On occasion you can find three books that appear to be different, but mesh together in a way you never imagined.

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My Mad Fat Teenage Diary by Rae Earl

Anyone who has gone through school feeling out of place, ugly, chubby, disliked, anxious, different and anything other than ‘normal’ will enjoy this My Mad Fat Teenage Diary. Ignore the gordy cover, you’ll love Rae, she is spectacular. She encompasses every fear I had as a teenager, every self-doubt; Rae has a personality only a bitch could hate, she is hilariously defensive, but you just need to give her a chance. Set in 1989, Rae’s diary traverses a year in life as she grapples with school, friends, boys and her weight.

Oranges Are Not the Only Fruit by Jeanette Winterson

When I was young Sunday’s were the worst day of the week; religion was a foreign concept and it was as if I starred in The Demon Headmaster, solely resistant to the hypnosis. Oranges Are Not the Only Fruit resonated with me in a way the other two books here did not, religion was a baffling element of my youth that I find still affects me today. Jeanette is raised up in a strict religious community – verging on cult – bred to be a missionary. She is a believer and struggles as her community ostracised her for her sexuality, finally rejecting them as (quite rightly) she refuses to hide or change who she is. Oranges Are Not the Only Fruit is a semi-autobiographical novel, based on events in Winterson’s own life.

Eleanor & Park by Rainbow Rowell

It all began with a seat on the bus. Eleanor and Park was more enjoyable that I ever expected, to the point where I devoured the rest of Rowell’s novels in quick succession. It’s an unconventional romance between two very different teens, so unconventional a novel pairing that it felt incredibly realistic. Eleanor has moved back in with her beaten mother, siblings and abusive stepfather; Park lives a stable existence with his complicated, but supporting parents. As events in Eleanor’s life escalate, Eleanor and Park become necessary features in each other’s lives. Oh and it’s set in the 80s, that alone makes it worth reading.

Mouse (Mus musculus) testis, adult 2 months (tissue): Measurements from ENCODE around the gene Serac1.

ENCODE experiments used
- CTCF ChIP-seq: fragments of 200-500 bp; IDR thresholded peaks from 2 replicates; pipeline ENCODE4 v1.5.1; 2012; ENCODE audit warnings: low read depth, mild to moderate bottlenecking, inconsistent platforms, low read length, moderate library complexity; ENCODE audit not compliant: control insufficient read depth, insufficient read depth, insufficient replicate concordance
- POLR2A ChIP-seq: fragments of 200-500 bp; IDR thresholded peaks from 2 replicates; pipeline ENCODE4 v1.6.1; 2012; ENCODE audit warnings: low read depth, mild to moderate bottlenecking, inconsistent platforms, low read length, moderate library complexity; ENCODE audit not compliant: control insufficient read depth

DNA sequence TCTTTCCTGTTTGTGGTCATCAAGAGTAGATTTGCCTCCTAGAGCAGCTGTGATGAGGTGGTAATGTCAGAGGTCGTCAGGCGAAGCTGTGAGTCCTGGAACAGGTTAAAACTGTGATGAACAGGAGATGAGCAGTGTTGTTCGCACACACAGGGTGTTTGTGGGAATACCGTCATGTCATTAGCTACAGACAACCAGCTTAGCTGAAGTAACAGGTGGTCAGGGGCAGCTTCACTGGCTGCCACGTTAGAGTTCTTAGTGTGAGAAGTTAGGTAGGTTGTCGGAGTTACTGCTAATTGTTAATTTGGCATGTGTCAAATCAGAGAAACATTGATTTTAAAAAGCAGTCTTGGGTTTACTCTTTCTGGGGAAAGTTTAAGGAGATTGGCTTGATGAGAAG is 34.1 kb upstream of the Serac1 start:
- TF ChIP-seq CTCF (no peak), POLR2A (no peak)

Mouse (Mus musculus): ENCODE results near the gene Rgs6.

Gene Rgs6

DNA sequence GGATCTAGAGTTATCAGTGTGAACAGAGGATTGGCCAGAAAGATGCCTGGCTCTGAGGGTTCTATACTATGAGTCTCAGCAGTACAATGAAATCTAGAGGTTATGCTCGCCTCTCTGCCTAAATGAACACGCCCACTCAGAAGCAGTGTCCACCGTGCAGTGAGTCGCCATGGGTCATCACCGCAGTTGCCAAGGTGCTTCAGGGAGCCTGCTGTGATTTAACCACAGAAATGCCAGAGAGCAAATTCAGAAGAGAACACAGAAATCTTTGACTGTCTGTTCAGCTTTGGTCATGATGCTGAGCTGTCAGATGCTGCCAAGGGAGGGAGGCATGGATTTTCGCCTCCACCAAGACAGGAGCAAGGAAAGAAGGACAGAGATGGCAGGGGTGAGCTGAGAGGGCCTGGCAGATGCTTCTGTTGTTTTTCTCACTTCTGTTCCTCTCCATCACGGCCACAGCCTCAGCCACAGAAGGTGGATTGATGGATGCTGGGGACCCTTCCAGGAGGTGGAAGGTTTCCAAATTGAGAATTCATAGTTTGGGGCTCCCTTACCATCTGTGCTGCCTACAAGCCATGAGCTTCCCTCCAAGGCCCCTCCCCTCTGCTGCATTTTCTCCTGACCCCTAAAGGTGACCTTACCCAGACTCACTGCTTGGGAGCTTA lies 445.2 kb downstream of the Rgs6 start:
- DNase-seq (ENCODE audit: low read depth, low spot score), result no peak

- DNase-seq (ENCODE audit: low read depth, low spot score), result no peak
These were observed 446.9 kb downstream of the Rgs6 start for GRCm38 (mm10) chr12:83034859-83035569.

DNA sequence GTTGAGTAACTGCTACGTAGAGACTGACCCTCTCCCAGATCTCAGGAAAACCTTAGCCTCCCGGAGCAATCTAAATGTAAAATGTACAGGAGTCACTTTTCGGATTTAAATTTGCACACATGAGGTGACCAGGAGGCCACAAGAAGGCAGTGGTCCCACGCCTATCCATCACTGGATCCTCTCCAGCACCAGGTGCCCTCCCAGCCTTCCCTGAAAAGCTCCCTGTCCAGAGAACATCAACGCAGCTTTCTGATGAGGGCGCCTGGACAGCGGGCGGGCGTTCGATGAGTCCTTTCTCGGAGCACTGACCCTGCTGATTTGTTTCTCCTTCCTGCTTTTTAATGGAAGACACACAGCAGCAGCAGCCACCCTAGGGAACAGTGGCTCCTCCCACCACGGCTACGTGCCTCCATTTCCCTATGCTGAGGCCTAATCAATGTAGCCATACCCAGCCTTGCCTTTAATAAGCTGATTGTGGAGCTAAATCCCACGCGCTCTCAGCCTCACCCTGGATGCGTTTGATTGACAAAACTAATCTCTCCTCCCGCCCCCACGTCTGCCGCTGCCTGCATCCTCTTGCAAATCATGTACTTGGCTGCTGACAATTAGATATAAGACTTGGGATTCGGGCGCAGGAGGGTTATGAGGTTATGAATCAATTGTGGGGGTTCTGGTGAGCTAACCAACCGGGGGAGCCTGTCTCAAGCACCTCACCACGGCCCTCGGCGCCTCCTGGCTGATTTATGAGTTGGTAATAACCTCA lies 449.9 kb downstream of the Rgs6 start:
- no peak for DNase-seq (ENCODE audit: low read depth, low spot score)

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Eve (PaperGrey) (@apaperbird)
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I’m really glad you liked Eleanor & Park! It’s a beautiful book, even though I have some choice words about Eleanor being so negative. Her life was not easy by any means, but she should have stopped doubting Park sooner.

Jenny @ Reading the End
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Have you read anything else by Jeannette Winterson? I have read a few things, but nothing I’ve liked nearly as much as Oranges Are Not the Only Fruit. (Also a very excellent title btw.)

RebeccaScaglione - Love at First Book
Guest

These are fabulous mini-reviews! I’ve been on the wait list for Eleanor and Park at the library for waaaaay too long!

Brooke
Guest

Oranges are Not the Only Fruit sounds great. Glad you enjoyed Eleanor and Park – the eighties was a huge draw for me as well!

Charlie
Guest

Still to get to E&P… The Winterson sounds something I’d enjoy, even if it is about extremes (I’m assuming it may be similar to Amity & Sorrow which sounded very good).

Charlotte
Guest

Out of these 3 books, I’ve only heard of Eleanor and Park but since I wasn’t impressed with Fangirl, I don’t think I will be diving soon into any of her other books. My Mad Fat Teenage Diary by Rae Earl- In a way, I can relate with this one because I’ve been fat all my life. I also feel anxious all the time but well, unlike Rae, I actually found a lot of friends who didn’t care about my physical looks. Hehehe. Is this in Epistolary format? Because if it is, I will be hesitant to read it. Oranges… Read more »